Bill Carty

Two Poems

All is Retained Which Has Not Been Surrendered

The night was humid.
You walked to the burn pile
and did nothing. It felt like
the last thing you should do.
No corners out there, by the trees, but smoke
piled against some edge
of the sky. Light warped
in those particles. It was worth
another draft. You burned
rent checks and pink slips.
You gave final notice. It seemed like
the best thing to do with a forest.

Happyish

My wife positions a solar animal repellent
device near the garden. She says,
If you see a cat in the yard, shoot it.
The high pitch of her scheme
steadies in the breeze,
though we’ll hear none of it
if we leave home
in search of a single lemon,
or embark on a journey to capture
the neighbor’s ancient sugar.
Either way we must revise
the ship we sail in.
Celery makes a terrible boat,
though vegetables contain water,
and water its share of air.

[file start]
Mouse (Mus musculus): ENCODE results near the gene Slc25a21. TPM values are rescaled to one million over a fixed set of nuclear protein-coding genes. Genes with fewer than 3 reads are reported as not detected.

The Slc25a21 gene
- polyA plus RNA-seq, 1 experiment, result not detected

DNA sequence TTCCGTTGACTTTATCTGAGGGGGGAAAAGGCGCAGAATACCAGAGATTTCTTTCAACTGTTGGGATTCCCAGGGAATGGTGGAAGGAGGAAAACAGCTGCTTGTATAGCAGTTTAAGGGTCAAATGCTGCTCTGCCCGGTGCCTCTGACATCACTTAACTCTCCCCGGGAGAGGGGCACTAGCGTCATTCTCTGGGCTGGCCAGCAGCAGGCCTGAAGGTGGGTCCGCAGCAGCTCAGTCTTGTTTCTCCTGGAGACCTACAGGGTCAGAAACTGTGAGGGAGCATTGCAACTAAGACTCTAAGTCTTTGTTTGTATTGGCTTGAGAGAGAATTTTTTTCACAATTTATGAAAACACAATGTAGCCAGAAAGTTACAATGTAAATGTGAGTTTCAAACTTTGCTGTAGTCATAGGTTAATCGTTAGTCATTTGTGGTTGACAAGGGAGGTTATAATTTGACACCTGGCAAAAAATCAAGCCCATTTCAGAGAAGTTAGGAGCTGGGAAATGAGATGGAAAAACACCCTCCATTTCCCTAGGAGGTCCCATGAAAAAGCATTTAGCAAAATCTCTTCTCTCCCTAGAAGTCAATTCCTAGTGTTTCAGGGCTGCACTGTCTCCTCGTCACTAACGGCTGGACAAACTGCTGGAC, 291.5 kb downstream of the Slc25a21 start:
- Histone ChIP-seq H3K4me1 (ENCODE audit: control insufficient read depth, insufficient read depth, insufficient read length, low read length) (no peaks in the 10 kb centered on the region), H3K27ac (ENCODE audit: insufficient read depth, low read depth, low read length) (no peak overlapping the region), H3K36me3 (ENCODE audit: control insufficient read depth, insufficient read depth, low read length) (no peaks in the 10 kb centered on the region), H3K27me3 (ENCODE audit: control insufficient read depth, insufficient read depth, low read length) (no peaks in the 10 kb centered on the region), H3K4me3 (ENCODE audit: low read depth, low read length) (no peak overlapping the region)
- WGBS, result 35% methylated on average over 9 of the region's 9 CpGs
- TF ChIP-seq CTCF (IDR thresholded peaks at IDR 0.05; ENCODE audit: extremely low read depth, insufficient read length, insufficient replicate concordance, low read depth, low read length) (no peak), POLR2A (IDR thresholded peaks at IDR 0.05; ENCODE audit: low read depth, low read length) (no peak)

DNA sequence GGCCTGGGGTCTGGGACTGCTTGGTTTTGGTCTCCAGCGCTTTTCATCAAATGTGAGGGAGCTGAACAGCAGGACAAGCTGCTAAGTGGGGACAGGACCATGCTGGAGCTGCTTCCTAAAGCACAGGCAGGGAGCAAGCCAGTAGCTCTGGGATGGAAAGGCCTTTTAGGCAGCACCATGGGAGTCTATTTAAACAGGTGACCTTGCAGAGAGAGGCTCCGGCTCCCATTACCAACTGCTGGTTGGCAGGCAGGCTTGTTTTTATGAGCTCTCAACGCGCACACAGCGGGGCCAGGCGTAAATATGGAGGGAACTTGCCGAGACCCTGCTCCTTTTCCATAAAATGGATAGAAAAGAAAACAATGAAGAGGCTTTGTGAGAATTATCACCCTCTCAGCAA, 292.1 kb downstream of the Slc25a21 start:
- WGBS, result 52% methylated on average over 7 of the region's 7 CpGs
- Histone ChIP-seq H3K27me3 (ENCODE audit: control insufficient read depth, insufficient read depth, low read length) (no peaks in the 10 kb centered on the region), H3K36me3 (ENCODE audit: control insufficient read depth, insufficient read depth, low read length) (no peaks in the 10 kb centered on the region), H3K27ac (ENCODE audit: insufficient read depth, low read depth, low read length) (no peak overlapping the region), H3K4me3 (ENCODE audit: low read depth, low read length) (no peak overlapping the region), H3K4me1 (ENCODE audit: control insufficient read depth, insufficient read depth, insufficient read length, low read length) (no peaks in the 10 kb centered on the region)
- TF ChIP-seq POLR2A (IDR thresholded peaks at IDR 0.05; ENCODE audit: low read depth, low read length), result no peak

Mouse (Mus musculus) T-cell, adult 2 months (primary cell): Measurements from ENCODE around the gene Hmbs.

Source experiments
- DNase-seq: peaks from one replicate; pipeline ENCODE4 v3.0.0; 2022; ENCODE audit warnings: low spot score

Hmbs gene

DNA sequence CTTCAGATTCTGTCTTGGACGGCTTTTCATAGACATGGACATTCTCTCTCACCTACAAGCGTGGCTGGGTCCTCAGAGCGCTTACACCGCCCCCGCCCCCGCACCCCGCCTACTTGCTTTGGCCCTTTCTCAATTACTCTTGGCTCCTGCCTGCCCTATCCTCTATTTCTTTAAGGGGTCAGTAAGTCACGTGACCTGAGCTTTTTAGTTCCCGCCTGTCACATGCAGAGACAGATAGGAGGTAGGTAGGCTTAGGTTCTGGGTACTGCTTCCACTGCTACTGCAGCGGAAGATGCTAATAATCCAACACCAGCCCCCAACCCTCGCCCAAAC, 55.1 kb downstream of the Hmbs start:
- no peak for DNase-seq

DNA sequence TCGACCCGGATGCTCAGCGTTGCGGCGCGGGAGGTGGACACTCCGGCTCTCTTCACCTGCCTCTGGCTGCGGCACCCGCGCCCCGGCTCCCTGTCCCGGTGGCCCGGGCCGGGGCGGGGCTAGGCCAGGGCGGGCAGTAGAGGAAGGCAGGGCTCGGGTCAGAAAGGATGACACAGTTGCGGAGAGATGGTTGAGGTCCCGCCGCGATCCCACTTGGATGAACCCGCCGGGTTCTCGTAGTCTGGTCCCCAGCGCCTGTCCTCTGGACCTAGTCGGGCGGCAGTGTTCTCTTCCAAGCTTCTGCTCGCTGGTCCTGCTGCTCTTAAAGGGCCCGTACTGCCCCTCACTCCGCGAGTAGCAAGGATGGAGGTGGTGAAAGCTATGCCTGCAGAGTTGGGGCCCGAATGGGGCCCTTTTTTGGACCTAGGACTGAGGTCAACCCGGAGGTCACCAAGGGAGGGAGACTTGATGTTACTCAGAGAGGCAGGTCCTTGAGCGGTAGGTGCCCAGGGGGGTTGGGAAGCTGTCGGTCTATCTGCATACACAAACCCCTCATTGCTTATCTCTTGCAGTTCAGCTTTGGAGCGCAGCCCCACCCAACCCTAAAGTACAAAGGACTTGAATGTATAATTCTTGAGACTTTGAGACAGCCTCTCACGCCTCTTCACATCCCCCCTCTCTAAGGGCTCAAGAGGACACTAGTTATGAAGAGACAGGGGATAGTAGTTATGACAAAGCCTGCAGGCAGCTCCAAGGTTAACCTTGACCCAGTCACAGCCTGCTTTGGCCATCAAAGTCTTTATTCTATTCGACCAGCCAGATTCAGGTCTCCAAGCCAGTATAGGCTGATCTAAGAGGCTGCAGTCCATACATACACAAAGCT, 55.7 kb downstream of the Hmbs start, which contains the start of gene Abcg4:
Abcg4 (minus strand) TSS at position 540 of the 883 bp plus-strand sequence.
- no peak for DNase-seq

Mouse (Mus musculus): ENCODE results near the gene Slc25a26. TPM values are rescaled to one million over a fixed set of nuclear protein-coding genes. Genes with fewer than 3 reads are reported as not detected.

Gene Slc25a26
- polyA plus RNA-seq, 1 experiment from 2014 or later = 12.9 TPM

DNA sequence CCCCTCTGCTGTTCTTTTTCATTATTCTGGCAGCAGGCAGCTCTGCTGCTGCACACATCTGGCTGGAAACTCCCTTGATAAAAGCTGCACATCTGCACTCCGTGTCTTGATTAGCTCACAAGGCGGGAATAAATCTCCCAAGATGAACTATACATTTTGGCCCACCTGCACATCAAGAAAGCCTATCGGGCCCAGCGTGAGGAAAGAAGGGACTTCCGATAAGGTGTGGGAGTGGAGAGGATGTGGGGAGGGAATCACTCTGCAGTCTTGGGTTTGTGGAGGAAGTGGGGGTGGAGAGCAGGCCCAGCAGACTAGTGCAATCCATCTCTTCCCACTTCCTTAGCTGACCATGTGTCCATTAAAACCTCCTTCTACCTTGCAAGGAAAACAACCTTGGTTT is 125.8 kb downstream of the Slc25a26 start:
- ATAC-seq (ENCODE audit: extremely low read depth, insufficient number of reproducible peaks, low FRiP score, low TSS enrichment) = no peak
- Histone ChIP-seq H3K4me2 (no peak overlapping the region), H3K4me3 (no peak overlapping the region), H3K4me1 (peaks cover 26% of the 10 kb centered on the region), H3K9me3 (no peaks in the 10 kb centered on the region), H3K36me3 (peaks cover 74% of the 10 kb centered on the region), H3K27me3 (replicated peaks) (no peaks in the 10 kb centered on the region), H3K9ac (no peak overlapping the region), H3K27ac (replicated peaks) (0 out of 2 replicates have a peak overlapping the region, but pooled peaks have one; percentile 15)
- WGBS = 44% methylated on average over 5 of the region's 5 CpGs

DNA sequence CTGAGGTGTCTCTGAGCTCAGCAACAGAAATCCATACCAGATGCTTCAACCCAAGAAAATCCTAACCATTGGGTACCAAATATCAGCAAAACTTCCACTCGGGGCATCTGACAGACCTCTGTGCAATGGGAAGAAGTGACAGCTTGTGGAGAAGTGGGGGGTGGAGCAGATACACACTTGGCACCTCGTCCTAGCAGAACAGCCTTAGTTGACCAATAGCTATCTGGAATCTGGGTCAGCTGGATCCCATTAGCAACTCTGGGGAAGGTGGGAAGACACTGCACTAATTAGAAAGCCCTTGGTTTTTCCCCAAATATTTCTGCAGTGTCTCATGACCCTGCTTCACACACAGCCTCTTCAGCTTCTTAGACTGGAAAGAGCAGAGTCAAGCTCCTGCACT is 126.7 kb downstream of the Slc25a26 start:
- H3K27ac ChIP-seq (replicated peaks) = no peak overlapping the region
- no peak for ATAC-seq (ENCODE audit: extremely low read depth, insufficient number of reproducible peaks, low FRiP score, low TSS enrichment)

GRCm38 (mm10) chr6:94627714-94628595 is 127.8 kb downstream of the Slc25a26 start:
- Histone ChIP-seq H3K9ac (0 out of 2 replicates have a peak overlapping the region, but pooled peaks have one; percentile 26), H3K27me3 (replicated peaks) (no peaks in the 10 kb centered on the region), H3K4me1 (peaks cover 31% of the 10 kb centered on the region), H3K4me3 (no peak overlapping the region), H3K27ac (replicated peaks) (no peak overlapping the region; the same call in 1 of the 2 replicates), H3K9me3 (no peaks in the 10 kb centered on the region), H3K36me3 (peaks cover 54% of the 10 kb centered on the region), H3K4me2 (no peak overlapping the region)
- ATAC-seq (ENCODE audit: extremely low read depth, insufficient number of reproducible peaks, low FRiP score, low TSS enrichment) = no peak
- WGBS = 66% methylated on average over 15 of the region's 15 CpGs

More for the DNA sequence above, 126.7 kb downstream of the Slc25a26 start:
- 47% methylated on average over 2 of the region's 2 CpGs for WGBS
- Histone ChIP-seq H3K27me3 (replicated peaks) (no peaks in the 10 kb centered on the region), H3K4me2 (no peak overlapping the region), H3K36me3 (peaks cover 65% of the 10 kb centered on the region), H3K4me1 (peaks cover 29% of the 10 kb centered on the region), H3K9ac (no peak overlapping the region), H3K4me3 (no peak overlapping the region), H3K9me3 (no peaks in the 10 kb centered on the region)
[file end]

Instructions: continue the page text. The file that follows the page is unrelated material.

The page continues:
The recipe insists a boat
is anything we can breathe
through. Old pliers
rust among the geraniums.
Soon we breathe through them too.
It’s near constant, our breathing,
which is why we horde these
plastic bags, totems to
a change of fortune.
It's our luck in the meantime,
plus this dinner, late
in the Mediterranean style,
that makes this poem a love one,
though return is not explicit,
and the sea is Greek and roiling with rain.

Bill Carty

Bill Carty lives in Seattle and was a 2013-14 Poetry Fellow at the Fine Arts Work Center in Provincetown, MA. His chapbook Refugium was published by Alice Blue Books, and his poems have recently appeared (or will soon) in the Boston Review, Iowa Review, Conduit, Poetry Northwest, Pleiades, The Volta, Oversound, Willow Springs, and other journals. He edits book reviews for Poetry Northwest and teaches at the Richard Hugo House.